Overall on a day to day basis between the chef and myself our job was to keep a full coffee/tea station at all times, prepare breakfast, floe edge lunch, snacks and hot dinner upon return. The menu changed daily for the guests consisting of heavier comfort food to keep the body warm. Now in theory this sounds pretty simple, but efficiency is not exactly on our side. A short task in the comforts of an industrial kitchen, here can take hours longer to perform. Roasting root vegetables for 40 for example can usually be done in larger batches with multiple sheet trays. Not here. The oven is old, propane run and fits two cookie sheets until jerry-rigging a third rack of sorts. The floor below us slowly but constantly melting sending the plywood sheets underneath off kilter also required some adjusting. The largest organic disposal system, a hole drilled to feed the fish would clog or freeze over. Water was in short supply so the near constant melting of fresh snow or iceberg ice was necessary to keep things moving. These things and more made it interesting at every turn. Always something to bypass, adjust, learn, grow and take away from each loop jumped through.
Just as there is problems presented when cooking in such an environment, there is definite luxuries as well. The Arctic with its lower level of bacteria helped prevent spoilage on all the product. The whole world around you is your fridge. Very rarely did the temperature jump above 4 degrees. I set my soups and stews outside in the pot groove I’d made, stirring occasionally to chill it as fast as possible. Fresh water melt pools can become the largest wash basin for produce. Hunters and fishermen become suppliers to some degree. The Arctic Char always purchased through them, while I also got some seal meat from one of our guides hunt. This simply supplied my own desires wanting to try anything new and local that I could. Eating like the locals do, raw of course, I slurped back a piece of the seal liver sashimi. The texture leaves something to be desired, but it has an almost sweet richness with an essence of fish from its diet. Mix this with a sliver of the raw blubber and something completely different starts happening. The fattiness plays well with the liver. I then chomped down on a rib chop. Such dark meat, rich in flavour and only slightly gamey. Seal meat is extremely high in hemoglobin and the Inuit eat this to keep warm while exposed to the elements for long periods of time. I was quickly informed as I started going to town on the seal rib that my diet not being used to this, I could overheat resulting in mad dashes to the pacto toilet. I didn’t want to test this so I slowed it down a touch. Muktuk the raw skin and blubber of the narwhal, beluga or bowhead would have to wait until next time, the hunting season slightly delayed this year.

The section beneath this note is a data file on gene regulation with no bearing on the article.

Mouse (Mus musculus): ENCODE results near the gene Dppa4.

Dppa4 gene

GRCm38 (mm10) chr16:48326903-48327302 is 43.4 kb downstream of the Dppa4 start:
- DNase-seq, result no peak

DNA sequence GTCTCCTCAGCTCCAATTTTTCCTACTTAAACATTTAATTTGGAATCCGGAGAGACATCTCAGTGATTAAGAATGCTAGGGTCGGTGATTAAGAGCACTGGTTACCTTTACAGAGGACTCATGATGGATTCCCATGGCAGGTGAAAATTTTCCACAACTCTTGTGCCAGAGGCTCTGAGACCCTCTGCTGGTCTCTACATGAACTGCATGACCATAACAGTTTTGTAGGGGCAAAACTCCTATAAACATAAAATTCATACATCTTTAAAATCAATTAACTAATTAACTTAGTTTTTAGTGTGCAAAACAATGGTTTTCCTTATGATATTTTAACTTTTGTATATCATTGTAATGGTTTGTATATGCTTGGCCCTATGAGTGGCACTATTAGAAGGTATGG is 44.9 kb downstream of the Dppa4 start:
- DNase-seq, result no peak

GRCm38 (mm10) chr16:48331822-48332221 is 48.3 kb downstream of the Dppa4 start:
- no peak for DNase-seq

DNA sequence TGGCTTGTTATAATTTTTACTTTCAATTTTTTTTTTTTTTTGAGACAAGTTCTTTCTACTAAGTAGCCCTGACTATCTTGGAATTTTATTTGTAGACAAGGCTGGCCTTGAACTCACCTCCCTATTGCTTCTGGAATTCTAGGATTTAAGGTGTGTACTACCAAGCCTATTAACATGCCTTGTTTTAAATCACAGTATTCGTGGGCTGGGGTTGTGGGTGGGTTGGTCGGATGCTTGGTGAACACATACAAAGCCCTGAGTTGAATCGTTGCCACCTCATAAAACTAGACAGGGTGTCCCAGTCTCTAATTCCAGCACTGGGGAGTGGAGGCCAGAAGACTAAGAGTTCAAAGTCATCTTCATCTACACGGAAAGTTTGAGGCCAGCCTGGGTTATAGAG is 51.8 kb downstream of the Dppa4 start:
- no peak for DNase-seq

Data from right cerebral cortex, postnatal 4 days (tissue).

Amongst all these perks most importantly, is the trips to the floe edge with the guests. The highlight of the expeditions are coming in Part 3…
To Be Continued…